That’s according to Bob Berenson, Vice Chairman of the Medicare Payment Advisory Commission (MedPAC), quoted by John Reichard, Editor at CQ Healthbeat (subscription required). Berenson was attending a MedPAC meeting on Friday during which the quality bonus demonstration was discussed.
MedPAC Vice Chairman Robert Berenson quipped that the demo “has the earmarks of an earmark,” adding that he thought demonstration programs had to be budget-neutral to pass muster with the White House Office of Management and Budget. Commission Chairman Glenn Hackbarth said the hypothesis of the demo seems to be that by extending bonuses, CMS would boost the quality of health plans. “My next question is how would they know? What is the control group here?” [MedPAC staffer Carlos] Zarabozo said that “usually they had a contractor figure that out.” The analyst surmised that CMS might use “historical information” to gauge improvements in quality. That would be “really lame,” Hackbarth replied, adding that the program doesn’t really look like a true demonstration program. “This is fairly transparently a way to give more money to plans and that’s distressing.”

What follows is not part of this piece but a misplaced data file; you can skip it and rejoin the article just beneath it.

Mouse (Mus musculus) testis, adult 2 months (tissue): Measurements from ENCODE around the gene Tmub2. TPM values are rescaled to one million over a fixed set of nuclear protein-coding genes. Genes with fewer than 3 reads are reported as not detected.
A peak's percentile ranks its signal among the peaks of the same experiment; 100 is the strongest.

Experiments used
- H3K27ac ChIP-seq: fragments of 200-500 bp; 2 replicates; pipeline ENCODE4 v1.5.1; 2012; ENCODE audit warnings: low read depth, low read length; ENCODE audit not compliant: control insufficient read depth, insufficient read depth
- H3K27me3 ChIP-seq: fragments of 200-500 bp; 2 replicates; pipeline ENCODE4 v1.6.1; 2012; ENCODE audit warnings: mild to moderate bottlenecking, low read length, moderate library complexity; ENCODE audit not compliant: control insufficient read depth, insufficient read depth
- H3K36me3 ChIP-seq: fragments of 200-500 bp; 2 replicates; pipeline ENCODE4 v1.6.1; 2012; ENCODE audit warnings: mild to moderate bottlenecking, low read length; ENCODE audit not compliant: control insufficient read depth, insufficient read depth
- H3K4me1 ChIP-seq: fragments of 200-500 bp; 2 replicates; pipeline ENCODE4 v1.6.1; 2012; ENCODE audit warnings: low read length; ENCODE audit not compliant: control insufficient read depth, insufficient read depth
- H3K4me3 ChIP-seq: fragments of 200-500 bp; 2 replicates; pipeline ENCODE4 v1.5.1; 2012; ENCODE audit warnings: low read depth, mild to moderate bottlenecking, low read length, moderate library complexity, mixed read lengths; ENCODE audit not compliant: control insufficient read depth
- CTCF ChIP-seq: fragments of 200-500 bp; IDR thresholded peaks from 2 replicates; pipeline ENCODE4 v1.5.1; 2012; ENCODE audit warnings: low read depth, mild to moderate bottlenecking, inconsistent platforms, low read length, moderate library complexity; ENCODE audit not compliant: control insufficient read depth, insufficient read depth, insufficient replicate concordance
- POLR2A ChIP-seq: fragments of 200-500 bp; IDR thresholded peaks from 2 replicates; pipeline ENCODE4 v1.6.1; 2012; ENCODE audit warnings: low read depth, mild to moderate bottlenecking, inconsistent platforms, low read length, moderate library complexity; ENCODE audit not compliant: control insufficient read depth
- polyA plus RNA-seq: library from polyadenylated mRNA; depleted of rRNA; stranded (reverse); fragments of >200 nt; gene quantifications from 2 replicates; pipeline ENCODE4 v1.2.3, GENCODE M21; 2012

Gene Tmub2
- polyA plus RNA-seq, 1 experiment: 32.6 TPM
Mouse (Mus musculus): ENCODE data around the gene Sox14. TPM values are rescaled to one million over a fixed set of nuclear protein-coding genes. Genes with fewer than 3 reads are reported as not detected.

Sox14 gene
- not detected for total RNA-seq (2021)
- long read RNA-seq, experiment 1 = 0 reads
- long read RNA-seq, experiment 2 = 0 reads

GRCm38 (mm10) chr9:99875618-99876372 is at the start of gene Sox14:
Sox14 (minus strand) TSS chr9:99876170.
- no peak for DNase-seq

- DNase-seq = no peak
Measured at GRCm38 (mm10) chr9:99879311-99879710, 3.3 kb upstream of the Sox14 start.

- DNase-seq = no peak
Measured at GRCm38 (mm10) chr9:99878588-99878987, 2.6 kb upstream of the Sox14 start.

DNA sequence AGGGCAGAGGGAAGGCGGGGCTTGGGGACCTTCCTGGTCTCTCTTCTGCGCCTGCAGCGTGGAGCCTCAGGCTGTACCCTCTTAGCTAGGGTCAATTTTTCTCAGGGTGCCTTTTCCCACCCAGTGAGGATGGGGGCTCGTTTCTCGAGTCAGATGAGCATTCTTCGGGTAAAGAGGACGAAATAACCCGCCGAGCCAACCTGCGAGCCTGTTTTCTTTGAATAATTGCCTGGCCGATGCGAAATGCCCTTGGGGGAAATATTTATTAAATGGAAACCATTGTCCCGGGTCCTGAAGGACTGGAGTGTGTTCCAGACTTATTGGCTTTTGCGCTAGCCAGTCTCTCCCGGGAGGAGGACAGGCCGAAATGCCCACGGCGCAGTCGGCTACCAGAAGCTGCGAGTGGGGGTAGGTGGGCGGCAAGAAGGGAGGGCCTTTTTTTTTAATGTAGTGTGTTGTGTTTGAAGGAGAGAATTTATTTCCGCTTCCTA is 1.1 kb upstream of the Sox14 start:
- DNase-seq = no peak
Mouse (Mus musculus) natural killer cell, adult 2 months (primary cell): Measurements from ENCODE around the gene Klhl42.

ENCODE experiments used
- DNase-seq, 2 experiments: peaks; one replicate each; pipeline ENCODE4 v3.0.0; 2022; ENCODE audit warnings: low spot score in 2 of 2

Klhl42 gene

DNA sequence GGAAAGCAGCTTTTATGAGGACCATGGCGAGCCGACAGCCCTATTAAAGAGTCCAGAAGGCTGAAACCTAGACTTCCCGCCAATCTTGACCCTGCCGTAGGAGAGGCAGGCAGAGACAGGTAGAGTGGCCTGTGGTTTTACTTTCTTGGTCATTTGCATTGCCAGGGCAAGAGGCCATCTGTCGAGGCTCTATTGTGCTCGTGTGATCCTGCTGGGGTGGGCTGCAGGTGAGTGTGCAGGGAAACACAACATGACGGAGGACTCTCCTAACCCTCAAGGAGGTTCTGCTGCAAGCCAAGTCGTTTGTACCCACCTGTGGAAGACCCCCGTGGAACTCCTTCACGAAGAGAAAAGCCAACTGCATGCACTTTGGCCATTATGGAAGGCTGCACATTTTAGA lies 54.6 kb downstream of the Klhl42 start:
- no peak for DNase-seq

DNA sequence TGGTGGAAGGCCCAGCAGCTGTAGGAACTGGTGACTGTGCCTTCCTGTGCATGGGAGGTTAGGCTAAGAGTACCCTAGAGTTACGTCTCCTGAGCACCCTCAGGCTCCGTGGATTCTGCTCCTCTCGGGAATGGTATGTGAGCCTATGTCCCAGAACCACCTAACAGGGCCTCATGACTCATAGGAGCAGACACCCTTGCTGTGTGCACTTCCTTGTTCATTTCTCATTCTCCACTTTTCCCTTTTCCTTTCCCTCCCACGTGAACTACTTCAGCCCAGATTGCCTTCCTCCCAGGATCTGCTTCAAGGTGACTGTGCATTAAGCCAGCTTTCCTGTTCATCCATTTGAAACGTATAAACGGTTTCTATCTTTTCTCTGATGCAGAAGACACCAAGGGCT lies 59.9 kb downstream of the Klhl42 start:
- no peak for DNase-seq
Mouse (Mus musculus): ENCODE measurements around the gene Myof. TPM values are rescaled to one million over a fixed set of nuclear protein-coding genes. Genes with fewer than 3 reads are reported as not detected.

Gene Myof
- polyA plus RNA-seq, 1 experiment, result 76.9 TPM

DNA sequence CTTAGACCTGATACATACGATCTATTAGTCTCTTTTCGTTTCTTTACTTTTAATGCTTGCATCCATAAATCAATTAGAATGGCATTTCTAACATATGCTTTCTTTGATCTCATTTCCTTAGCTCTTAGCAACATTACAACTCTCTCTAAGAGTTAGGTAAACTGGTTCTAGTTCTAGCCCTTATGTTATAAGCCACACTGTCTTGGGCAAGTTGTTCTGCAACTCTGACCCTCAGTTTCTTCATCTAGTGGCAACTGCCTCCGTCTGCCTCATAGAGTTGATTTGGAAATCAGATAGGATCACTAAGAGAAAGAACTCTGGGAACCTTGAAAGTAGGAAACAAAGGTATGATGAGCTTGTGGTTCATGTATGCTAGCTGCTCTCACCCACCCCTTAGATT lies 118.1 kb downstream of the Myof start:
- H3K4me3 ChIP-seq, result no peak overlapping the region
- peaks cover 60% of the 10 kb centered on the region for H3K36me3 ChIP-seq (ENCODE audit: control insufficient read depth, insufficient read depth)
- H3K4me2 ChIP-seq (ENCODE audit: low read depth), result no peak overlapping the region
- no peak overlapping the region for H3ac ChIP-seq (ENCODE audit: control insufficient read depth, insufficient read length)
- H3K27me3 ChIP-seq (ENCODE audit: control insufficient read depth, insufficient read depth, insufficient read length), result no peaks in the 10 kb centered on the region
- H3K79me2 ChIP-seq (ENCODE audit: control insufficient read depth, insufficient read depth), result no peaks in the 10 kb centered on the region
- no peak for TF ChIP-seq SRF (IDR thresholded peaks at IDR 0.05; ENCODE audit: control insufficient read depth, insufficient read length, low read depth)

I agree with Berenson’s and Hackbarth’s assessments and calculated the 10-year cost to the Medicare Trust Fund at $16 billion, a substantial fraction of the $136 billion in Medicare savings attributed to the Affordable Care Act. This is an alarming amount of money to be giving to Medicare Advantage plans without a clear idea of what we’re buying for it.